Boris Johnson planned to build a £150,000 treehouse in the grounds of Chequers using funds provided to him by a Tory donor who also, coincidentally, has been handed access to lucrative public contracts in the past.
According to reports in the Times, still live at the time of reporting, Lord Brownlow was prepared to stump up the cash to build the project in autumn 2020 for Boris and Carrie’s son Wilf.
The design was due to include bulletproof glass, but the couple decided against pursuing the build after the advice of the police.
No 10 aides raised concerns about the cost of the project and the fact that it would have been more expensive than buying a house in many parts of the country. “He was told it would look terrible,” a government source said.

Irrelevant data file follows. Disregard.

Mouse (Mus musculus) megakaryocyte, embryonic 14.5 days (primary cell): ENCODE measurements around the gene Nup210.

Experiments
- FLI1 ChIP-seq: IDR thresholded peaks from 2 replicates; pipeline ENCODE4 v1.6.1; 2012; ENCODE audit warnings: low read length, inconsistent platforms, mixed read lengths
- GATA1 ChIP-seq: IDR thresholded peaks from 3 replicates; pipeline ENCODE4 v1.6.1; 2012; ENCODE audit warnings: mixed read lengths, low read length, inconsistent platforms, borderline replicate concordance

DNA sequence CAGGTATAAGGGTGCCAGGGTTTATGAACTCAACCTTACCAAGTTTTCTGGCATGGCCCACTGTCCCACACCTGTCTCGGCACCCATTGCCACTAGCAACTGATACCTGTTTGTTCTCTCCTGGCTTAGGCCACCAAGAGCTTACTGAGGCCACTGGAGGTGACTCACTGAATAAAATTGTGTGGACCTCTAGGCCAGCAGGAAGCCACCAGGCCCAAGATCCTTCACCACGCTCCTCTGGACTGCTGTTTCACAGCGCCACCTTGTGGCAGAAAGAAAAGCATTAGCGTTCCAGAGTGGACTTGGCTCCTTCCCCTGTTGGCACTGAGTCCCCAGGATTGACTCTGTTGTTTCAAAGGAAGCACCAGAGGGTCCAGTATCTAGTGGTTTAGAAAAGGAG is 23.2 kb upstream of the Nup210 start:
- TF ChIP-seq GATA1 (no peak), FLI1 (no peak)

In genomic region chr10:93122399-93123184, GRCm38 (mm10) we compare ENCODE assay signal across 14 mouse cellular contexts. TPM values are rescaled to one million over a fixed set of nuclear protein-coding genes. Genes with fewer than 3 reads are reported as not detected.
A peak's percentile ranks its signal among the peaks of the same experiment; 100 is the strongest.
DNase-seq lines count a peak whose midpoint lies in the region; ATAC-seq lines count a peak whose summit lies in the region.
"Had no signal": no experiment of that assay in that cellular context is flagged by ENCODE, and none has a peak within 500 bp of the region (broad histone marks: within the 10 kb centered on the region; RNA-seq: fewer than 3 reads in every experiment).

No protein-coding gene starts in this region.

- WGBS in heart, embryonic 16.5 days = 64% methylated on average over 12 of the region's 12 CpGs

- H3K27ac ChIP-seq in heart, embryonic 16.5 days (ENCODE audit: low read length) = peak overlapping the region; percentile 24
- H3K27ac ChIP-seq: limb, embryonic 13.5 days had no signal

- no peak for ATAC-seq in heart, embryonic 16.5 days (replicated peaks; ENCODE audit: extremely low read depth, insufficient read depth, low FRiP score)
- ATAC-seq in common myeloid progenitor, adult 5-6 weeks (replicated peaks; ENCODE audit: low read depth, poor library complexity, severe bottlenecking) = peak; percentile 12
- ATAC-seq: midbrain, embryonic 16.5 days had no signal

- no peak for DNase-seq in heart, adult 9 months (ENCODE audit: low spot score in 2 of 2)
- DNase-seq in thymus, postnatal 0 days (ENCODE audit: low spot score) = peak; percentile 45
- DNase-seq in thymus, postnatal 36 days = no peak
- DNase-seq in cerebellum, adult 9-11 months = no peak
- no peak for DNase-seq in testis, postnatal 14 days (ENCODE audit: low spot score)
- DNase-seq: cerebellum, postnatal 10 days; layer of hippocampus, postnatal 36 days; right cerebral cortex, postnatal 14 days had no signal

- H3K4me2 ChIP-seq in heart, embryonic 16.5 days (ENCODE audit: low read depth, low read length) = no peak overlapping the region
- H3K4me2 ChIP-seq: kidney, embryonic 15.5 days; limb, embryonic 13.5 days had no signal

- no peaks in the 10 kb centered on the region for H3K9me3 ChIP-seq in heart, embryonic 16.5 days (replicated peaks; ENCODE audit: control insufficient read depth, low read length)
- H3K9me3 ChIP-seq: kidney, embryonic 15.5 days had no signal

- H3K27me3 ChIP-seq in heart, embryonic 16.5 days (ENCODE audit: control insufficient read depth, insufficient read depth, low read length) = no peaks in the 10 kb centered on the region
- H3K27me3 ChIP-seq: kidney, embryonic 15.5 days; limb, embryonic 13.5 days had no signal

There were also concerns about the prime minister accepting such a significant donation and whether it would represent a conflict of interest.
Brownlow is the peer who pledged £112,000 towards the refurbishment of Boris’s Number 11 flat, including £52,000 which was paid to the Conservative Party and £60,000 to Soane Britain, for refurbishments carried out by Lulu Lytle, the designer.
He has also been allowed access to public sector contracts worth up to £120 million in recent years.
A company which he founded – Huntswood CTC – was included in a framework agreement worth up to £120 million, signed in August 2016, for the provision of “skilled person reports” to the Financial Conduct Authority (FCA).
It is unclear how much public money Huntswood CTC may have received as part of the agreement, but suppliers were allowed the opportunity to bid for ‘lots’ of work under this framework agreement.
In addition to that contract, Huntswood CTC were also given a direct public contract worth up to £60,000 to supply “accounting, auditing and fiscal services” to the Student Loans Company in February 2018.
Not a bad bit of business.